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Las Vegas, Macau, Monaco tourism compared with Hawaii and Seychelles?

Las Vegas, Macau, Monaco  tourism compared with Hawaii and Seychelles?

This discussion happens during times of crisis, of greed or when looking for a way out. In Hawaii gambling is banned and for dcades politicians and citizens don’t want to have any gambling in the Aloha State, and it turned Las Vegas into the favorite holiday destination for Hawaiians.

Gambling can be good, and is also a game changer for any destination allowing it. Seychelles as an independent country, of course, has advantages in regulating such an industry and make sure a good portion of the profits stay in the country. For sure lobbyist from major gambling would love to see gambling to be offered on an exotic island in  the Indian Ocean.

Former Seychelles tourism minister Alain St.Ange, who is now a tourism consultant sees an opportunity for his country and wrote in his weekly report:

“Seychelles is currently missing out on enormous revenue that can be obtained by globally established casinos. These casinos may bring in hoards of rich gamblers to our shores by providing flights, transport, accommodation in world-class resorts, and entertainment such as boat trips and island visits. Furthermore, these high rollers would spend large amounts of money on shopping and dining during their stay, further adding economic benefit. Also, as the saying goes ‘the odds are always in favour of the casino’. Not to discourage gambling, but statistics show that there is a greater chance of the money staying with the house, rather than leaving the house. With ‘the house’ being Seychelles in this instance, further economic benefit is established.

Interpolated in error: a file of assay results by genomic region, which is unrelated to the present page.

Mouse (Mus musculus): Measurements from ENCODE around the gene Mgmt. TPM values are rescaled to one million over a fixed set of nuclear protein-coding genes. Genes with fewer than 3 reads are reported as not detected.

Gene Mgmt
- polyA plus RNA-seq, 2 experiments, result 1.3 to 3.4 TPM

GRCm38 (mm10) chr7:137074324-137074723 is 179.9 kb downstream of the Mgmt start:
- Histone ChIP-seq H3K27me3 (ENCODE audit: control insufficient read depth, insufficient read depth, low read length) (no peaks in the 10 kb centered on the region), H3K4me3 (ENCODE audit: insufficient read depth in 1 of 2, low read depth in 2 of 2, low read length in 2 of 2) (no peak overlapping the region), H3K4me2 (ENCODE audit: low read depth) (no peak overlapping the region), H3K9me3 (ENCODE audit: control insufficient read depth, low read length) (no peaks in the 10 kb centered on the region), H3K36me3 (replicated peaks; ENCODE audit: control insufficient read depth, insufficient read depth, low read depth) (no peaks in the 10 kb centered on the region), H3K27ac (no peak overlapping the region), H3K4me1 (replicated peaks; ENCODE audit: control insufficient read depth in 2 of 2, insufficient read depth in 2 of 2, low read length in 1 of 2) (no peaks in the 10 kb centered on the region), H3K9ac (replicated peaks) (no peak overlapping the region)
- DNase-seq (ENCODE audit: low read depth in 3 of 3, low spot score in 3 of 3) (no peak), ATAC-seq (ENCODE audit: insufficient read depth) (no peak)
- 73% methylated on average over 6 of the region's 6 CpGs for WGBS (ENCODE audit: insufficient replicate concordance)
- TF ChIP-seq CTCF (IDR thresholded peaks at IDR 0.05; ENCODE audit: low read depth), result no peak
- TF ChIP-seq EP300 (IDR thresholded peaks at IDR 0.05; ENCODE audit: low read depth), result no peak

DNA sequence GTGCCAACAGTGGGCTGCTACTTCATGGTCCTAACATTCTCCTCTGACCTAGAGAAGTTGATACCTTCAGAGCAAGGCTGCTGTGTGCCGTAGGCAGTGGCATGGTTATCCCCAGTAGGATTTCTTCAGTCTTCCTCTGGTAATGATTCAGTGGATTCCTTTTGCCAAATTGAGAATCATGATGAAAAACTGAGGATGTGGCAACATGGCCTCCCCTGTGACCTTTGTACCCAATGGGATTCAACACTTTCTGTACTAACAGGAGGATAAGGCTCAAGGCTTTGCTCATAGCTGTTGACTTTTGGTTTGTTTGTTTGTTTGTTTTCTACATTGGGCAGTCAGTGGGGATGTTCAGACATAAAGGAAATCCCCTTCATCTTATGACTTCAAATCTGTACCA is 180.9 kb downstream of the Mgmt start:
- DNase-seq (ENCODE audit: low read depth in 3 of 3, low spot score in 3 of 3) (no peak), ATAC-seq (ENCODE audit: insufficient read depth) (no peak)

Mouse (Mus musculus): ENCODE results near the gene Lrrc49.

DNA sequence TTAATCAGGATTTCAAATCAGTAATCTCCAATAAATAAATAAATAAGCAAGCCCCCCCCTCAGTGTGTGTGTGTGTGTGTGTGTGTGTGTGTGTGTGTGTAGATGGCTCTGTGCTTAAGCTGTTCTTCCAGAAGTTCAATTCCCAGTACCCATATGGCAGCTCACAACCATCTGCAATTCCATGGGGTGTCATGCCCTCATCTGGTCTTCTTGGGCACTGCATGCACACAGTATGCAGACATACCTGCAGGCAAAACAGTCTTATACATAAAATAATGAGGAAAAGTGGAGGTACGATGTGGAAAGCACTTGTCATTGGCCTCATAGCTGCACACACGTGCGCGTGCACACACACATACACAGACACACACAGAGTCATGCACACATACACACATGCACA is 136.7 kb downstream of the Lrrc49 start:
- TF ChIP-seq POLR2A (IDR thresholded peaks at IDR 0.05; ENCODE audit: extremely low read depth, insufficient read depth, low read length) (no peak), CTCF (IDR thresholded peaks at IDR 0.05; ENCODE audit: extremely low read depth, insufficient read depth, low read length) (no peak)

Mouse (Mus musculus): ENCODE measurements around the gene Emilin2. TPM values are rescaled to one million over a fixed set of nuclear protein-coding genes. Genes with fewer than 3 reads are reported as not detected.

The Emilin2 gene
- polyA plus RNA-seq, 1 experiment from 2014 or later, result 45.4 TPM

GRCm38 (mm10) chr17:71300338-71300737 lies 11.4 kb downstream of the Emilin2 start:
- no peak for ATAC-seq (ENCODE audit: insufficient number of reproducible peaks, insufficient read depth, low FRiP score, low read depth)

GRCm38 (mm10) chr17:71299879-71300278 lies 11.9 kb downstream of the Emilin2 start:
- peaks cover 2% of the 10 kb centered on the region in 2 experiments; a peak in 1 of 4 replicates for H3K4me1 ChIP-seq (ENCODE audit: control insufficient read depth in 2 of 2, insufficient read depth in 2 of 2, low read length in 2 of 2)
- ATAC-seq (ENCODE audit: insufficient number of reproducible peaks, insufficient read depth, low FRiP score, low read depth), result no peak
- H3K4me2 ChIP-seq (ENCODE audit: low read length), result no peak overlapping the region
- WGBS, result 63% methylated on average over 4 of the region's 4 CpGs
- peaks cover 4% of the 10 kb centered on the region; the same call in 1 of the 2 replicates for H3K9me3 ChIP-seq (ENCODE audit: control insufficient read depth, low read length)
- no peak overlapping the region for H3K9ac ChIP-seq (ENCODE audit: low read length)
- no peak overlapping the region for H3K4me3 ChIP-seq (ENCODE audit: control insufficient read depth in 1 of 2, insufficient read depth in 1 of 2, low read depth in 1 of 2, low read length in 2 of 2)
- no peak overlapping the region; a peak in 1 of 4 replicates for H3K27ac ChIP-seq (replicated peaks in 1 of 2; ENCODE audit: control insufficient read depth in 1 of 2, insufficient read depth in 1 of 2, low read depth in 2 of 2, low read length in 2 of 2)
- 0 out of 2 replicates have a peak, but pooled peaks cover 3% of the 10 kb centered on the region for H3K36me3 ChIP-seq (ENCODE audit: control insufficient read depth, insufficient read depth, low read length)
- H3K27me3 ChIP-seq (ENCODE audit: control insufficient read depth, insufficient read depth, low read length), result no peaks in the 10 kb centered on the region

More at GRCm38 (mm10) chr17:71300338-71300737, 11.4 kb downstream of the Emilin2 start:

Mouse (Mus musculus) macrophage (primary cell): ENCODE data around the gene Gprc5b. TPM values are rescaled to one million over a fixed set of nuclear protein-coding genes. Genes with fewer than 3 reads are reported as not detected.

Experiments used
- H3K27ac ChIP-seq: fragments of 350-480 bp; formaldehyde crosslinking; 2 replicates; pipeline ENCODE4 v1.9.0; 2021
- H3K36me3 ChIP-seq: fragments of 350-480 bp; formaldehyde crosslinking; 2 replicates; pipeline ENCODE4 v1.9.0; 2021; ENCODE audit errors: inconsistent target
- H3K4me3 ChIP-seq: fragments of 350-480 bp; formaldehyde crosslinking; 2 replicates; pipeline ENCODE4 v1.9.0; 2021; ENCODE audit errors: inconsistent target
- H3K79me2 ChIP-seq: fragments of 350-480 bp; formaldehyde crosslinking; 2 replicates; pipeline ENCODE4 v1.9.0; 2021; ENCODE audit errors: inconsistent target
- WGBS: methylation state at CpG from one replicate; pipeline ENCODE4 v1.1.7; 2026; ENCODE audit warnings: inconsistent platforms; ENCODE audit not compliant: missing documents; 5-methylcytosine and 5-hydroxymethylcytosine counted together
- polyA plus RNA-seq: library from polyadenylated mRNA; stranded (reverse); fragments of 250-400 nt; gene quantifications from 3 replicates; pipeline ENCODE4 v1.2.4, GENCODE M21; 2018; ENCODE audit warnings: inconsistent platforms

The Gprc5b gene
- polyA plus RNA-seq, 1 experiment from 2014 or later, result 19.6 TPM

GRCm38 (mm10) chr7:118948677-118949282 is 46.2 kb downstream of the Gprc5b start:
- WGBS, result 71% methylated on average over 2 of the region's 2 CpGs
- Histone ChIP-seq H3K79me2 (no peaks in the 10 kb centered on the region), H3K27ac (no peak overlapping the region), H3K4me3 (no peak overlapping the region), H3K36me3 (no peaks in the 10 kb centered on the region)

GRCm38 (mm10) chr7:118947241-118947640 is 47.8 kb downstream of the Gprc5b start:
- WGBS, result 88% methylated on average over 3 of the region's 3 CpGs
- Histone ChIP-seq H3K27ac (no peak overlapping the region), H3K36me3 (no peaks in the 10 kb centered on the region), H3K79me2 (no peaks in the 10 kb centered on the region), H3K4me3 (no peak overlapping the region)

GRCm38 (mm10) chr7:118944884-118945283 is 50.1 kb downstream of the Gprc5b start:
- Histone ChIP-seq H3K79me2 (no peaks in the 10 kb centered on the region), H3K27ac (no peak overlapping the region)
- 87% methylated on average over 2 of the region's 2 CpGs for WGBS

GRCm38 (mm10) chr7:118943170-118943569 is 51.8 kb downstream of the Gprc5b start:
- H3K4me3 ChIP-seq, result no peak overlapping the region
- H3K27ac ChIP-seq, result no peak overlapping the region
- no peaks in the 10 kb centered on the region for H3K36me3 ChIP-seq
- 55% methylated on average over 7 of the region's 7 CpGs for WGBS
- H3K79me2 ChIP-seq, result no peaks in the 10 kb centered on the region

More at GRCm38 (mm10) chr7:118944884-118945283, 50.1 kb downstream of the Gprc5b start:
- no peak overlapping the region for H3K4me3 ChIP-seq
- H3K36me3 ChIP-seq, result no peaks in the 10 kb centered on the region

“Countries like Macau and Monaco are known for their luxurious casinos, and almost exclusively economically built through the courting of high roller gamblers, also known as junket players. Junket players originated in the US many years ago in a ploy to build up the now famous city of Las Vegas. Casino operators in Las Vegas would hire ‘junketeers’ to fill a plane with qualified gamblers. These players would be treated to free airfares, hotel accommodations, meals and free shows in exchange for their commitment to gamble a specific number of hours per day at an explicit average bet size. The casinos assumed that the players would lose than what was invested to bring them to the tables, and most of the time they were right. Sooner or later, the junket player concept had become a global enterprise.

“These players have expressed that they would love to be brought to the Seychelles to gamble and at the same time to enjoy the exotic tropical delights of our country, a combination they can rarely find elsewhere. Unfortunately current legislation prohibits local casinos from inviting them. ”

There is of course understandable concern about the possibility of money laundering with junket players and the lack of control if the financial transactions take place outside the Seychelles.  In this context, it is very important to note that if these players are brought to Seychelles that authorities will need to regulate all the player cash transactions for a junket, and that these transactions only take place in the casino based in Seychelles. Legislation about junkets and their control also needs to be put in place beforehand.

The Seychelles tourism industry is presently missing a huge opportunity in bringing these high roller players to our country. We already have in place the excellent infrastructure with the hotels and resorts where any of these players would feel at home.

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